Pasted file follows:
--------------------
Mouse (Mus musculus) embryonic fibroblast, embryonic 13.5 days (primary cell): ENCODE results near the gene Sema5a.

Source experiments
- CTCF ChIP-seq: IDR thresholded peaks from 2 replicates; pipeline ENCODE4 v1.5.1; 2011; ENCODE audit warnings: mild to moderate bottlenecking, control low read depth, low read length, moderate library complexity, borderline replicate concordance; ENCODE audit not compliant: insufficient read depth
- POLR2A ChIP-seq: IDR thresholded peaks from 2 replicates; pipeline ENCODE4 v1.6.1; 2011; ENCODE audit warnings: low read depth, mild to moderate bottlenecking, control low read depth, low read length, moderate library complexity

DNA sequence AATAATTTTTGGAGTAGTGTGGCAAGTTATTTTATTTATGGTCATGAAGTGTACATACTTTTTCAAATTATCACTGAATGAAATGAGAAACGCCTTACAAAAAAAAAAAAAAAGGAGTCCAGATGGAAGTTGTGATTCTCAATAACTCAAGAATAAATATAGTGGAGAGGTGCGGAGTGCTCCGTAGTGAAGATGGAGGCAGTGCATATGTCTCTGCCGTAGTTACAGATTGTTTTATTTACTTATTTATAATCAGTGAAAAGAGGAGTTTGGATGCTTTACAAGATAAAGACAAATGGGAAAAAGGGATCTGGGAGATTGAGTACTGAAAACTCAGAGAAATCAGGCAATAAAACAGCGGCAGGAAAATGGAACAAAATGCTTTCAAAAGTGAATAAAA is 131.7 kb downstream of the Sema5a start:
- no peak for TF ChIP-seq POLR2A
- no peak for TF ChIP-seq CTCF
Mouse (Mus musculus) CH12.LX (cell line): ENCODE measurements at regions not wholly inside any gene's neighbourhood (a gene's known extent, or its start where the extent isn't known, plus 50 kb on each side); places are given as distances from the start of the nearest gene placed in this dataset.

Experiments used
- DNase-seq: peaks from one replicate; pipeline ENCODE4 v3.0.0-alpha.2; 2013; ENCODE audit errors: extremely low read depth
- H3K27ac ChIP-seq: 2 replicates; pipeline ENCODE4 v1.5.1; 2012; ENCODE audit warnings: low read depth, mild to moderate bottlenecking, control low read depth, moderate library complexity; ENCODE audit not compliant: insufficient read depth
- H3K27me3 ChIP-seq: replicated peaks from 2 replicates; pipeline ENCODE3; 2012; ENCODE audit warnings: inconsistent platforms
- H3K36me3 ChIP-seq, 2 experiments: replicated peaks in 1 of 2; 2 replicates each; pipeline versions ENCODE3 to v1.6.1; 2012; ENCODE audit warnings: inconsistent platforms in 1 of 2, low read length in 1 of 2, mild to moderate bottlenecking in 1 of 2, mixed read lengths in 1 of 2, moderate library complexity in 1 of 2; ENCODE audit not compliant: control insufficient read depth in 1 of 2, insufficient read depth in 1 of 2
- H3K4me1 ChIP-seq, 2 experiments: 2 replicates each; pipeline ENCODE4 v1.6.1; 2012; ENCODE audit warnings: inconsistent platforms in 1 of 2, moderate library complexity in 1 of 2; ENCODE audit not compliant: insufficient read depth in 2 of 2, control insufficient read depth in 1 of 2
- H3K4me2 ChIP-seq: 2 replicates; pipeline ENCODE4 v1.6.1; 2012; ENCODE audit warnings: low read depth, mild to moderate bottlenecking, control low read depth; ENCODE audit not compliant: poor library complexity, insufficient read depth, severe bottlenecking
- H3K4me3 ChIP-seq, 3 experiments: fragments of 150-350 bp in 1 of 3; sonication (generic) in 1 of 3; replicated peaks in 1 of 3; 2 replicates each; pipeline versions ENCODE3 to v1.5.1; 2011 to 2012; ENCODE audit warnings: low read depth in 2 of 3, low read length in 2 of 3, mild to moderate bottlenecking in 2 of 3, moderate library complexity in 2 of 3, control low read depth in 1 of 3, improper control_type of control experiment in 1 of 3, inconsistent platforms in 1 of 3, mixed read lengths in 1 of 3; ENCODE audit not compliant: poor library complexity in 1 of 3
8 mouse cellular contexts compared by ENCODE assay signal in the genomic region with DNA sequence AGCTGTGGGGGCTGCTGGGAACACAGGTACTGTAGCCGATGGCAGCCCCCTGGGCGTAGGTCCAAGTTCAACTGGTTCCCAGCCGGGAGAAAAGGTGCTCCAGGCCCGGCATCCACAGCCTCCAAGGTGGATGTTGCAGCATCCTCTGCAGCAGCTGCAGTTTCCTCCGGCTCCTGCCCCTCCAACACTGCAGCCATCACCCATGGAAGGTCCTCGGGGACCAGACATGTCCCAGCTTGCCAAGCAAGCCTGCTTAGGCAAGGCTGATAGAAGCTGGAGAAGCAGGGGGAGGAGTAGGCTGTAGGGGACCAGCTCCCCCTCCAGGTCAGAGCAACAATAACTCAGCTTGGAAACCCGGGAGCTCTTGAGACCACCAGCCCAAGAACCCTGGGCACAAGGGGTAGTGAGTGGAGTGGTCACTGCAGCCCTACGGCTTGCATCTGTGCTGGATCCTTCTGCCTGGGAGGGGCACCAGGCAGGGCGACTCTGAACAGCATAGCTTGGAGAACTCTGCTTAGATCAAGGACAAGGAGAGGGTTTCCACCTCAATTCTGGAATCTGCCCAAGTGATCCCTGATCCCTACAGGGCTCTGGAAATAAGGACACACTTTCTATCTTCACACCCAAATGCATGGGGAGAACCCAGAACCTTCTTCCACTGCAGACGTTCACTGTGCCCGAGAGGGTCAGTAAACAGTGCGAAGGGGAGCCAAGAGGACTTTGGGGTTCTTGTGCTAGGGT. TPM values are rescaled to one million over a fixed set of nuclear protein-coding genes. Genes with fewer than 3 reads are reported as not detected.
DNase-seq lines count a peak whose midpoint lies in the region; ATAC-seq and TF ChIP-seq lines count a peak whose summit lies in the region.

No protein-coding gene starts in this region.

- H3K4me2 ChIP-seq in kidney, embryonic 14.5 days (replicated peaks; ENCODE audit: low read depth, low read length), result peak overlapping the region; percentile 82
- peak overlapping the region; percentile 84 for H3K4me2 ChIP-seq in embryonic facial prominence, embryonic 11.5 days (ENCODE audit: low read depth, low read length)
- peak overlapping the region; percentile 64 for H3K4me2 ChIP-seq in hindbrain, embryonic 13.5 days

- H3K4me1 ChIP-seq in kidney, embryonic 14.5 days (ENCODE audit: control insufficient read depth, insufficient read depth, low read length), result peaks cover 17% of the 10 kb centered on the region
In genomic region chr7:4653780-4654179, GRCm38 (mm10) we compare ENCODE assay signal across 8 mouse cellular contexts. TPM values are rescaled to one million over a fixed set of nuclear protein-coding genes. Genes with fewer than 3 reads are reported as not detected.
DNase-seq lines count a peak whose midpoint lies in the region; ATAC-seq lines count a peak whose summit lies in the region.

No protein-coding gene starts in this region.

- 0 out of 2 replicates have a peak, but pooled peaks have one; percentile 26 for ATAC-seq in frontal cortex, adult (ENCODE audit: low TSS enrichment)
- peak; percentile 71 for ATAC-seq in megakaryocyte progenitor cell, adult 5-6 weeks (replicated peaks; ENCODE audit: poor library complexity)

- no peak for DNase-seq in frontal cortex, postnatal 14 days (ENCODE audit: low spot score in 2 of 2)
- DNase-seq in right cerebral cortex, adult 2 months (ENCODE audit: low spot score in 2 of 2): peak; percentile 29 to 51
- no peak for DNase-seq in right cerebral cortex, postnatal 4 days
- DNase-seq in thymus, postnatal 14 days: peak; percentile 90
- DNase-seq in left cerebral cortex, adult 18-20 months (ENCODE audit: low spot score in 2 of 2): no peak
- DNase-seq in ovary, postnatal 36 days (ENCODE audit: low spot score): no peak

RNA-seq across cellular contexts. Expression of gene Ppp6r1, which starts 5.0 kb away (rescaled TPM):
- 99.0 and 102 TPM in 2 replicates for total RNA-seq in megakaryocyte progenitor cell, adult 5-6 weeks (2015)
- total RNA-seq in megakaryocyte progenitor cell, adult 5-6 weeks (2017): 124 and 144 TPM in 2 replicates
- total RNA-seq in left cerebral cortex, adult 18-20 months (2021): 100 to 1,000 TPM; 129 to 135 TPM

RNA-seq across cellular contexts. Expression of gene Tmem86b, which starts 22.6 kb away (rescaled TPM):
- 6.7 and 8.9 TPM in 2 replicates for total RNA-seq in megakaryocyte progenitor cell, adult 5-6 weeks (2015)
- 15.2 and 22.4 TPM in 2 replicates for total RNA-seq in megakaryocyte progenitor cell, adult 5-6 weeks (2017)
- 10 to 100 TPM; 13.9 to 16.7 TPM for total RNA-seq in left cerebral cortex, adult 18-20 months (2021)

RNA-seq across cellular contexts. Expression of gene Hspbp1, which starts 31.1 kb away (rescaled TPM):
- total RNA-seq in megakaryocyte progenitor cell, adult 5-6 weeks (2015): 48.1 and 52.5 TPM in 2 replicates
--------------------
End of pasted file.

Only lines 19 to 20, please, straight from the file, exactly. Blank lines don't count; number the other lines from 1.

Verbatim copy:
No protein-coding gene starts in this region.

- H3K4me2 ChIP-seq in kidney, embryonic 14.5 days (replicated peaks; ENCODE audit: low read depth, low read length), result peak overlapping the region; percentile 82